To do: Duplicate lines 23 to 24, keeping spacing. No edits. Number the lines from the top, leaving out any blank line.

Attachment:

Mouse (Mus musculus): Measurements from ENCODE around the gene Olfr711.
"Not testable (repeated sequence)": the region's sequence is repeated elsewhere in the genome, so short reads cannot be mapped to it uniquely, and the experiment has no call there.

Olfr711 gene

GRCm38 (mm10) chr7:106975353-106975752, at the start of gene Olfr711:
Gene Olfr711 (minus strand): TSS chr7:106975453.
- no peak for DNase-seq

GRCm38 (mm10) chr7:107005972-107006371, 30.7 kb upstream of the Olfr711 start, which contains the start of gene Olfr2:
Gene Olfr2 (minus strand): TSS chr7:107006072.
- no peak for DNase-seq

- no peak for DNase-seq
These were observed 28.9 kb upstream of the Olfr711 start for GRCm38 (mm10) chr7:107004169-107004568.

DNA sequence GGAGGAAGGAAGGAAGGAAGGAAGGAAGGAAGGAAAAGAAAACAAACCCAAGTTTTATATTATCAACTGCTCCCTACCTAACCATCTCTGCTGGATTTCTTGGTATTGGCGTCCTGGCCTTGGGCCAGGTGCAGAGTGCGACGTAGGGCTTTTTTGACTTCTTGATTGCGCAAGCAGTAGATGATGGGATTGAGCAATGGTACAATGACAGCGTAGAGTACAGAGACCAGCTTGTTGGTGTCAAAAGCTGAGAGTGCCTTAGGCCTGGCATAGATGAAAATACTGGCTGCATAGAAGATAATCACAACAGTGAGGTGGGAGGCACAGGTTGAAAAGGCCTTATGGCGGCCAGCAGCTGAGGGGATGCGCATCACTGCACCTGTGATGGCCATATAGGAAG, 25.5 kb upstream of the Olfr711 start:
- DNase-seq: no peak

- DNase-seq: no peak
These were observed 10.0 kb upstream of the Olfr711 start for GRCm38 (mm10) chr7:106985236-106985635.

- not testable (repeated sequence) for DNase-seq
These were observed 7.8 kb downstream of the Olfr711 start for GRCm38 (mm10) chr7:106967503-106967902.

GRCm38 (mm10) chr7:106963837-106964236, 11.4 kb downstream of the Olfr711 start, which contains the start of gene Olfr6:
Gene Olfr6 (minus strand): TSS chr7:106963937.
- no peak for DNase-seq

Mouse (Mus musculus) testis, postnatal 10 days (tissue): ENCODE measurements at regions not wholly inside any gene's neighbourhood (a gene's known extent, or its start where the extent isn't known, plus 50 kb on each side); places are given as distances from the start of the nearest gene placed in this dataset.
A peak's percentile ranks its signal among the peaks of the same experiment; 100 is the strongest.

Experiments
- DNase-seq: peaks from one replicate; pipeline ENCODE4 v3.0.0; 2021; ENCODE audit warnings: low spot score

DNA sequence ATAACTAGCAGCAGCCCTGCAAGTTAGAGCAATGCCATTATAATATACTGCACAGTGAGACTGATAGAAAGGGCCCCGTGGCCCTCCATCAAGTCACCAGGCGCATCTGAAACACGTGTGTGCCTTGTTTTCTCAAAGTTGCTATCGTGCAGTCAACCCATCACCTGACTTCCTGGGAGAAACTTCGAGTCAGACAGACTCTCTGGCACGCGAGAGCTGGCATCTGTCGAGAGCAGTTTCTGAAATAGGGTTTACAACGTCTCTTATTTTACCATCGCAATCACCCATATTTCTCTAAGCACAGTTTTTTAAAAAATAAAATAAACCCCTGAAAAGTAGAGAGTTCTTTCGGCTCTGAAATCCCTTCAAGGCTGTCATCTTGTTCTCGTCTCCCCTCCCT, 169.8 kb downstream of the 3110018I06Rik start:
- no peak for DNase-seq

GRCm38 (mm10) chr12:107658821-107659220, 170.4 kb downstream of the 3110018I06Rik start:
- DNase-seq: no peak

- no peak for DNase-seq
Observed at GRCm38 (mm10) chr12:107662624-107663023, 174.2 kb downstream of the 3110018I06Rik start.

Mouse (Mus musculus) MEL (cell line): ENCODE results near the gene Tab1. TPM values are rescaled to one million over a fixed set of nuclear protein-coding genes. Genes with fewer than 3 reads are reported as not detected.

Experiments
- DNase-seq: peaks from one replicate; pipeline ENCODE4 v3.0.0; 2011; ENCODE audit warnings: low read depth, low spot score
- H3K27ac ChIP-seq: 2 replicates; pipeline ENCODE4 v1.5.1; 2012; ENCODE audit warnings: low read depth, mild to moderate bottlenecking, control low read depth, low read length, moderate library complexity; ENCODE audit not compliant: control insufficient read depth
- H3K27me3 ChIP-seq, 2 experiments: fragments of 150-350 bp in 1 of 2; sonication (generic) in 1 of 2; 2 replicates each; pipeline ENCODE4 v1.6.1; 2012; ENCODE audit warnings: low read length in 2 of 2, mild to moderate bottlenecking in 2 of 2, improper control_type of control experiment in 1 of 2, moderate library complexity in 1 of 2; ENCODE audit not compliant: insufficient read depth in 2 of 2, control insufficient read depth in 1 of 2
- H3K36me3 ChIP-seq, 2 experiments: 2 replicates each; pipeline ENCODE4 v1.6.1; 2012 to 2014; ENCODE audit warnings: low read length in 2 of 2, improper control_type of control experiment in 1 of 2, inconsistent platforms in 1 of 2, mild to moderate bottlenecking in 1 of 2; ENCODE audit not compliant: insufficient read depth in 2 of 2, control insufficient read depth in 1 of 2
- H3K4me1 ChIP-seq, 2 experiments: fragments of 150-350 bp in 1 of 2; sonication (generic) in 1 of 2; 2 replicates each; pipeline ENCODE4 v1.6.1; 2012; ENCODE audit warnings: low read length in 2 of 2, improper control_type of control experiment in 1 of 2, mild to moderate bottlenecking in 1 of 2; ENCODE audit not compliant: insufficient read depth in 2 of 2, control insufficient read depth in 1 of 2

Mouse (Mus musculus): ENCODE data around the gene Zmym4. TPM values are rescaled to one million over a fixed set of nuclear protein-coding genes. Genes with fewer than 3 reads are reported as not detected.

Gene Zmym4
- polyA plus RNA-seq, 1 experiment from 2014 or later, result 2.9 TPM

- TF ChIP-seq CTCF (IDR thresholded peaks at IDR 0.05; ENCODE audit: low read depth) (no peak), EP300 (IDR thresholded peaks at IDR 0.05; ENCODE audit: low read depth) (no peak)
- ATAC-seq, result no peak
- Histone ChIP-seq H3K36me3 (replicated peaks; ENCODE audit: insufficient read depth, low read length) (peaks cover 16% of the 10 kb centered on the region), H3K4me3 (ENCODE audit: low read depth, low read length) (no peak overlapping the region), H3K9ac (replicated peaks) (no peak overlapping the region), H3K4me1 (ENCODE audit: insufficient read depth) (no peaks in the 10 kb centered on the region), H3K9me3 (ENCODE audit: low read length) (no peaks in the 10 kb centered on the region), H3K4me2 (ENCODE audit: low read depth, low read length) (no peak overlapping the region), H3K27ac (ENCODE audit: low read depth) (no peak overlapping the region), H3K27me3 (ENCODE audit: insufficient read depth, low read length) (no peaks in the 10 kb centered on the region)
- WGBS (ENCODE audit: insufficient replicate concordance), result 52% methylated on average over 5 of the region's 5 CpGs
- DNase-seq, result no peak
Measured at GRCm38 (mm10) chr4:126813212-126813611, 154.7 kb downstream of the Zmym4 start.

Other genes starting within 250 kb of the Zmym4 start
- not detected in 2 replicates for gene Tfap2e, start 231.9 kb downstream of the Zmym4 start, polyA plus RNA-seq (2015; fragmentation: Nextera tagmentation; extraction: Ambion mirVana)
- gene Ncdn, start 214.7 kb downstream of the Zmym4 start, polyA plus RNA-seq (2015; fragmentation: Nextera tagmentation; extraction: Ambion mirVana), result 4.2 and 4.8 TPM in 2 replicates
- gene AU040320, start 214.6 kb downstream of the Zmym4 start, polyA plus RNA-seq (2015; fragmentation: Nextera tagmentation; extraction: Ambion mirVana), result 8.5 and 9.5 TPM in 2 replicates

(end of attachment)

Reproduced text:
Experiments
- DNase-seq: peaks from one replicate; pipeline ENCODE4 v3.0.0; 2021; ENCODE audit warnings: low spot score